IRS Tax Change Will Impact Warehouse Owners

Warehouse/Distribution Center, warehouse, distribution center, fulfillment center, Internal Revenue Service, IRS, tax code, tax code changes, tax collection, tax law, operations, operations and fulfillmentStarting this tax year, a major change to the Internal Revenue Service code will impact how owners of business property assets, including warehouses and distribution centers, can deduct expenses for work done on their facilities.

In some cases it will require them to amortize the payment over time instead of getting the entire tax benefit in the year the work was done, while in other instances they can claim the entire deduction immediately.

“Typically (the change) can cause a 5%-10% swing in how companies expense their capital assets in a single year,” said Dean Sonderegger, senior product management executive for the software segment of Bloomberg BNA, a unit of Bloomberg L.P. that provides legal, tax, regulatory, and business information. “For capital-intensive businesses, such as a retailer with lots of DCs, it could have a significant impact on your tax rate. So you need to talk to your accountant as well as any technology provider that tracks expenses for tax purposes.”

Historically there has not been any clear guidance from the IRS as to what business property owners could do in relation to repairs to their fixed assets. As a result some companies capitalized them, recognizing the expense over the useful life of the asset – anywhere from 7 to 39 years – while others claimed it all in a single year.

“The case law on this has gone back and forth, which is why the IRS wanted to clarify it,” Sonderegger said. “They’ve been working on it for the past eight years in order to provide specific guidance on what repairs can be recognized (and expensed) right away and which ones have to be capitalized over time.”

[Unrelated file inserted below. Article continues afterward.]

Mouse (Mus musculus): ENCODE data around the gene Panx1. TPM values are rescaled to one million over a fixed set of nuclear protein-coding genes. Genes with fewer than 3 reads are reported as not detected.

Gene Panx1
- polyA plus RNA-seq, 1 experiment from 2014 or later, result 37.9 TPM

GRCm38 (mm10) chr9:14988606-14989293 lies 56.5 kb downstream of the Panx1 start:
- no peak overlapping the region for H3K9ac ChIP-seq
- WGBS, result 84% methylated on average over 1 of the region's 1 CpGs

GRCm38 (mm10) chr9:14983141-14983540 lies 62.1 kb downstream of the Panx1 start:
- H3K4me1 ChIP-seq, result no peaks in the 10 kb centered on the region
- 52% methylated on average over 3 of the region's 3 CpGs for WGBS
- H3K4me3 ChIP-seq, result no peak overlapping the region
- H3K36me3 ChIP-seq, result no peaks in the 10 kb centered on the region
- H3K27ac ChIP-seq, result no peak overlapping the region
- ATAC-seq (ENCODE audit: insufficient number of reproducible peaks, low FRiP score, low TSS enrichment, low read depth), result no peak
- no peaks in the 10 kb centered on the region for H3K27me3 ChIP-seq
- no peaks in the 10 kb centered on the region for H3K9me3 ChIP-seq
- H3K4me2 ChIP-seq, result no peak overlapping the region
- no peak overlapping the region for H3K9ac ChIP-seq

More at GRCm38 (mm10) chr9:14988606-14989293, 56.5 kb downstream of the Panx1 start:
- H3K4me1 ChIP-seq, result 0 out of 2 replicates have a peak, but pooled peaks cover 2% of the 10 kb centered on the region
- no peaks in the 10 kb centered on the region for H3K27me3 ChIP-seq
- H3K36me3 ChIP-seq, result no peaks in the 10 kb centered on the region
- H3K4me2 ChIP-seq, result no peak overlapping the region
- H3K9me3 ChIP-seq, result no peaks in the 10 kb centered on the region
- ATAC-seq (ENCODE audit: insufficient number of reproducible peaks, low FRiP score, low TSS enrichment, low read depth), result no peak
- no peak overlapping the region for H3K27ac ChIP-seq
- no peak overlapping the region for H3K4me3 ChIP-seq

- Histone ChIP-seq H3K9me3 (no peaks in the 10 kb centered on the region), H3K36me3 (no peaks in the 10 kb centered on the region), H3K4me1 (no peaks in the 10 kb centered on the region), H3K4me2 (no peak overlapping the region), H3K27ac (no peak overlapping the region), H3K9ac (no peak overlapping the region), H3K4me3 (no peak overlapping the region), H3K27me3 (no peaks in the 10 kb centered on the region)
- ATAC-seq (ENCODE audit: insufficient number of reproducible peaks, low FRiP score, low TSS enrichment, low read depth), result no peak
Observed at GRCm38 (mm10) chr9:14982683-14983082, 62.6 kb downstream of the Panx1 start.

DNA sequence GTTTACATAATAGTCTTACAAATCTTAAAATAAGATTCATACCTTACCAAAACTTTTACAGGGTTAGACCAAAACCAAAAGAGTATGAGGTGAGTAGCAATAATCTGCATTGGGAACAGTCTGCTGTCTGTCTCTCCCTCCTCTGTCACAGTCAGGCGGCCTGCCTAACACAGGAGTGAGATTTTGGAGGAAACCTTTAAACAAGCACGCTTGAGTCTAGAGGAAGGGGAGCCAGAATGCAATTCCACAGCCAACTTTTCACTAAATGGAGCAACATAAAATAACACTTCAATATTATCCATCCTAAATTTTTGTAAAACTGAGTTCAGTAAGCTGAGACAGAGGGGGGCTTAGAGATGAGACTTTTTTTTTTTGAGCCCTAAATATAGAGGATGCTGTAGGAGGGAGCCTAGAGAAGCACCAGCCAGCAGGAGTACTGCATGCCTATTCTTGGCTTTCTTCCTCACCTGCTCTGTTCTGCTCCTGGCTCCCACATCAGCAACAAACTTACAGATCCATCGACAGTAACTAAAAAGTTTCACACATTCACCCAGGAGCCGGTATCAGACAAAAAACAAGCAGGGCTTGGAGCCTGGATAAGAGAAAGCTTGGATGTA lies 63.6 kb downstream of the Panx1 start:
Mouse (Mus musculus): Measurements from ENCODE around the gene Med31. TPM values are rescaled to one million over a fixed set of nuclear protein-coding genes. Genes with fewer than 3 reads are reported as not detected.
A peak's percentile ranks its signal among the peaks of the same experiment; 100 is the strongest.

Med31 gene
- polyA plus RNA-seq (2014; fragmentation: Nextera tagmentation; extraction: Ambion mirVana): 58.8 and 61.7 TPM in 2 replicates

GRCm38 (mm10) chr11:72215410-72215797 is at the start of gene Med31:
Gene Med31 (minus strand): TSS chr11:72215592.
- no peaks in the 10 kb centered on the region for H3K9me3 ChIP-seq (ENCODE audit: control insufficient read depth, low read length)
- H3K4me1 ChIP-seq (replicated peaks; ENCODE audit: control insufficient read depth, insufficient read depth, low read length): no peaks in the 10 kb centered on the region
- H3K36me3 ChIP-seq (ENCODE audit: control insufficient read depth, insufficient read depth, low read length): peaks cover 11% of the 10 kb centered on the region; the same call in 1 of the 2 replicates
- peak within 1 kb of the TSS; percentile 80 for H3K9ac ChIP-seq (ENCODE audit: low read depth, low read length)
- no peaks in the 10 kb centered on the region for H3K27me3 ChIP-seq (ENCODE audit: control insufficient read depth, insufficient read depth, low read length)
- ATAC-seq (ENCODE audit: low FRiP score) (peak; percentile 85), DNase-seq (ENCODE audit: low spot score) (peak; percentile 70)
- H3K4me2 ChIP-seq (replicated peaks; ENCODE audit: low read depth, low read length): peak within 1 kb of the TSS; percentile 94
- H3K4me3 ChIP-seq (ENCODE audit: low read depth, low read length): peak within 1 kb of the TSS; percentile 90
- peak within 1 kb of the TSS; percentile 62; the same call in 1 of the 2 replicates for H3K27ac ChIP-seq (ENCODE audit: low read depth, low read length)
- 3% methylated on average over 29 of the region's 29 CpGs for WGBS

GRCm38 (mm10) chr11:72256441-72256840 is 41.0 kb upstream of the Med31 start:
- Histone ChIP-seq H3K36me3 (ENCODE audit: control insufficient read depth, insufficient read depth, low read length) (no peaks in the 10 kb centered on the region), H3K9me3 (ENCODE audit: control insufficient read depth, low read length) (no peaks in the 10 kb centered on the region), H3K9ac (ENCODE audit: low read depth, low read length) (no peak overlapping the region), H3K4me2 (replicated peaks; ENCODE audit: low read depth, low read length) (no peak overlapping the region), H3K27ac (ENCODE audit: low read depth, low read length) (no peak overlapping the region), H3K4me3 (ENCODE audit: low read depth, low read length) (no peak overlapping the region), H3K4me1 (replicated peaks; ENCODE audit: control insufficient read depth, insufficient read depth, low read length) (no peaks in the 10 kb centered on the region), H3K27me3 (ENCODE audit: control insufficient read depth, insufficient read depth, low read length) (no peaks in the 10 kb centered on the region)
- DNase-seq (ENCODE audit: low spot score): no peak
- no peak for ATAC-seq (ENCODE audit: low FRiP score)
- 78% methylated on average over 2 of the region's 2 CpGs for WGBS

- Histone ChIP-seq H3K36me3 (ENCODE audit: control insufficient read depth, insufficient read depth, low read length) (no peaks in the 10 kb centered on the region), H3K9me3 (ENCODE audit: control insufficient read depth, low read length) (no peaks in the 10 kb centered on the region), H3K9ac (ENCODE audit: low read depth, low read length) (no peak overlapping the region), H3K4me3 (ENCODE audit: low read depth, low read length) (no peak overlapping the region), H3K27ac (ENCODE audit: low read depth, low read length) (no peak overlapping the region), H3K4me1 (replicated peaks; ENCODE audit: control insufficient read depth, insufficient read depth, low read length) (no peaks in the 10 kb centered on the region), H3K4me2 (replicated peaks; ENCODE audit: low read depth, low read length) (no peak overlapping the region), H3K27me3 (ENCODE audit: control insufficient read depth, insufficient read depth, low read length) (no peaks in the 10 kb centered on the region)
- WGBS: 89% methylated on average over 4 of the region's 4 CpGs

There are two “safe harbor” exemptions to the rule that allow business property owners to recognize the expense in a single year, Sonderegger said. One is on repair or maintenance work that is $5,000 or less, and the other involves routine scheduled maintenance which can be documented.

In both cases, he said, business owners need to track all records of expenses and maintenance to show that it was done as part of a regular schedule, or that it cost under $5,000. “You need to track your rationale so you can prove it if audited,” he said. “So there is an administrative burden associated with compliance.”

To illustrate how the new code works, Sonderegger gave an example of a retailer whose distribution center has its roof, valued at $100,000, destroyed in a hailstorm. Under the old rule, the value of the roof would be capitalized over the remainder of its useful life. But under the new rule, the $100,000 loss can be recognized and deducted in the year the damage occurs.